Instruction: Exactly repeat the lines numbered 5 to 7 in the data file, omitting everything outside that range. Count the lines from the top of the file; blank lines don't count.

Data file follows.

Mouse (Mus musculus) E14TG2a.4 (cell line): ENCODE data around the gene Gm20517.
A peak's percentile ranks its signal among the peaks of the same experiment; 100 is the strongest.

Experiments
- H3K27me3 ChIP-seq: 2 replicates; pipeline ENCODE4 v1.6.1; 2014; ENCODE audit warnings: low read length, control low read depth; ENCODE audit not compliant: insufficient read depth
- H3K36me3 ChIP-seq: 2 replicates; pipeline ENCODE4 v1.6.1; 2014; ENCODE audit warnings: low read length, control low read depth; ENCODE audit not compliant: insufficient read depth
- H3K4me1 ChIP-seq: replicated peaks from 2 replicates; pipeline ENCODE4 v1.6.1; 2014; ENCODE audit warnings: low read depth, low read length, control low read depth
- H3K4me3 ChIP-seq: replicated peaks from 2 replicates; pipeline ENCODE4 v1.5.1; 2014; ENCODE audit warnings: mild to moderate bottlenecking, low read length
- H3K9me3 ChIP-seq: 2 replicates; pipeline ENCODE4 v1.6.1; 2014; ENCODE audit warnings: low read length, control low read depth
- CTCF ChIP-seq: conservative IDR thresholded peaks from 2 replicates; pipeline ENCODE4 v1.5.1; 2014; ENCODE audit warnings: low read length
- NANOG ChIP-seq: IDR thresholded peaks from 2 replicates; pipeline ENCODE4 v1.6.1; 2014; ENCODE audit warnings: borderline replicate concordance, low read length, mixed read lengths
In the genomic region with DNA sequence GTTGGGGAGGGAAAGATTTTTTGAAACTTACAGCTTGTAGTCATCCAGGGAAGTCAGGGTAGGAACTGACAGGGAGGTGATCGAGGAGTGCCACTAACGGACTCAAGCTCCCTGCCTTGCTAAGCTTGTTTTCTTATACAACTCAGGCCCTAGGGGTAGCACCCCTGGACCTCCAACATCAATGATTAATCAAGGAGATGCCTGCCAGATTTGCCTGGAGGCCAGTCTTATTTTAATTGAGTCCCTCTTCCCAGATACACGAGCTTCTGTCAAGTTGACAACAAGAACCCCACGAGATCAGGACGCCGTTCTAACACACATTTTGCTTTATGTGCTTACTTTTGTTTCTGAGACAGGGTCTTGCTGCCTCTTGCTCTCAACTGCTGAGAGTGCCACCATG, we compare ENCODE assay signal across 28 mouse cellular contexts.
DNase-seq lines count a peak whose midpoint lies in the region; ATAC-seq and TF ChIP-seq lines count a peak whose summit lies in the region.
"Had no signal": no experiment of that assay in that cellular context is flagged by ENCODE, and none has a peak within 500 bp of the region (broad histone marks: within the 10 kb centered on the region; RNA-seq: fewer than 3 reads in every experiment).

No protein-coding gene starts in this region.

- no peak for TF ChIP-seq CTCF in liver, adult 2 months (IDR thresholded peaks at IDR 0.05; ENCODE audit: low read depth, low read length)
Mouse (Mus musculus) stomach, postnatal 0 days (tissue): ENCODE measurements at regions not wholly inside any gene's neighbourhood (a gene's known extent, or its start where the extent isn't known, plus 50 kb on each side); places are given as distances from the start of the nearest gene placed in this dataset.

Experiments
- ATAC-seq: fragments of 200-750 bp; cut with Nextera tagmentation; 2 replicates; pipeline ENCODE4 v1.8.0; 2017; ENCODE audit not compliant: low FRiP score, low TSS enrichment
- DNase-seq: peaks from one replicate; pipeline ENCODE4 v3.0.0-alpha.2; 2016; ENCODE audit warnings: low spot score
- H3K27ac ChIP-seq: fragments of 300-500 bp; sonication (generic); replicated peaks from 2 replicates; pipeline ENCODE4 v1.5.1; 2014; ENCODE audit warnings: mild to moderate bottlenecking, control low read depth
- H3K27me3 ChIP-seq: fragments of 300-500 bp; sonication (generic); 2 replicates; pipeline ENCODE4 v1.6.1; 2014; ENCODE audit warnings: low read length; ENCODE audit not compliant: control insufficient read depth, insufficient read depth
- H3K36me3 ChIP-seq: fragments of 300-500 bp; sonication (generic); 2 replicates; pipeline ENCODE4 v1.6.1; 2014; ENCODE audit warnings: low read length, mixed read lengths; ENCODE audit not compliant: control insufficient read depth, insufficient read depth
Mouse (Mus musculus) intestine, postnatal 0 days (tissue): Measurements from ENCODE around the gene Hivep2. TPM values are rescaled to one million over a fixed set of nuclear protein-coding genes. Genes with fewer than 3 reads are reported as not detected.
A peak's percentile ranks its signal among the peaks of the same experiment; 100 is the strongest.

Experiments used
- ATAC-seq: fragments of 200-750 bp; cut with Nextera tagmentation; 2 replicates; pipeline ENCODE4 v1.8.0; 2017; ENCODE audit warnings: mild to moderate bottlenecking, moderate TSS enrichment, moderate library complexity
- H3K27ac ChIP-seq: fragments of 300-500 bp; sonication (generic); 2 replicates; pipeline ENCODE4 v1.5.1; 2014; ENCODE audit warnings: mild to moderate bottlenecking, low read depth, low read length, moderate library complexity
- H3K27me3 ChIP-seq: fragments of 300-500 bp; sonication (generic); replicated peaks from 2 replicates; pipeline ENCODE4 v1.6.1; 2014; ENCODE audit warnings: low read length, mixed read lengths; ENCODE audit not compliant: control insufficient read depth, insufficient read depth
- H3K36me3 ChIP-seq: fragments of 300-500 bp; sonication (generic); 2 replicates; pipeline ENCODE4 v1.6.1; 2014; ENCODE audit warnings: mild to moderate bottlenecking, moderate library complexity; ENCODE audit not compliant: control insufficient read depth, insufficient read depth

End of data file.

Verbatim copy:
- H3K36me3 ChIP-seq: 2 replicates; pipeline ENCODE4 v1.6.1; 2014; ENCODE audit warnings: low read length, control low read depth; ENCODE audit not compliant: insufficient read depth
- H3K4me1 ChIP-seq: replicated peaks from 2 replicates; pipeline ENCODE4 v1.6.1; 2014; ENCODE audit warnings: low read depth, low read length, control low read depth
- H3K4me3 ChIP-seq: replicated peaks from 2 replicates; pipeline ENCODE4 v1.5.1; 2014; ENCODE audit warnings: mild to moderate bottlenecking, low read length